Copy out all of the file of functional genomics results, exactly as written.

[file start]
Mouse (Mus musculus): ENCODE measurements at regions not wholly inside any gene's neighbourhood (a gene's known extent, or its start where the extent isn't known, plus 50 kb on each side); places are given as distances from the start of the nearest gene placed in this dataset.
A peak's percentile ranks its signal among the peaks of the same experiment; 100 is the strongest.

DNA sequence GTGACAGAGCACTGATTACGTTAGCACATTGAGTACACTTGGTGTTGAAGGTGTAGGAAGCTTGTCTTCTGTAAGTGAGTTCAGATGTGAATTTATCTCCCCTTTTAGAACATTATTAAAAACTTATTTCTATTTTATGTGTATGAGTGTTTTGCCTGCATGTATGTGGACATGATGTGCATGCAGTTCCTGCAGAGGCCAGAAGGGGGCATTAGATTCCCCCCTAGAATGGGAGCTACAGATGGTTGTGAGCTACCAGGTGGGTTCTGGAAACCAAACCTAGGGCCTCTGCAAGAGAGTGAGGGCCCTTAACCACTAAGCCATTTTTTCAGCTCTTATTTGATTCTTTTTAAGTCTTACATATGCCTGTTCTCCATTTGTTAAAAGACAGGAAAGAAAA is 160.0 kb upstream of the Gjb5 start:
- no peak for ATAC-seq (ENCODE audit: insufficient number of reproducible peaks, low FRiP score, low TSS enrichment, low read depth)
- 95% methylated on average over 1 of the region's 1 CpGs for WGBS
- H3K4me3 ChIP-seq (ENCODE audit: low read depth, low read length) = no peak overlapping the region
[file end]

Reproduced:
Mouse (Mus musculus): ENCODE measurements at regions not wholly inside any gene's neighbourhood (a gene's known extent, or its start where the extent isn't known, plus 50 kb on each side); places are given as distances from the start of the nearest gene placed in this dataset.
A peak's percentile ranks its signal among the peaks of the same experiment; 100 is the strongest.

DNA sequence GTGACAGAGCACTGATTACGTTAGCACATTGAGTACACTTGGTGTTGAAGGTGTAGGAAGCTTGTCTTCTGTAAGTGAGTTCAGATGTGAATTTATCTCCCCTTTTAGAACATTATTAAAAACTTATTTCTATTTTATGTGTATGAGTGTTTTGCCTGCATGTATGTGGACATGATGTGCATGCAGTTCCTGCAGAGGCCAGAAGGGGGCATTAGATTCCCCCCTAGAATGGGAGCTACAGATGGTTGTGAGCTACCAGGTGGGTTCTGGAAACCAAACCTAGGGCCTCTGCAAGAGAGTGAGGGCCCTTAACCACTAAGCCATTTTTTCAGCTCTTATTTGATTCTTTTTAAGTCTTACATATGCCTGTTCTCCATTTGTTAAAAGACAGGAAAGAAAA is 160.0 kb upstream of the Gjb5 start:
- no peak for ATAC-seq (ENCODE audit: insufficient number of reproducible peaks, low FRiP score, low TSS enrichment, low read depth)
- 95% methylated on average over 1 of the region's 1 CpGs for WGBS
- H3K4me3 ChIP-seq (ENCODE audit: low read depth, low read length) = no peak overlapping the region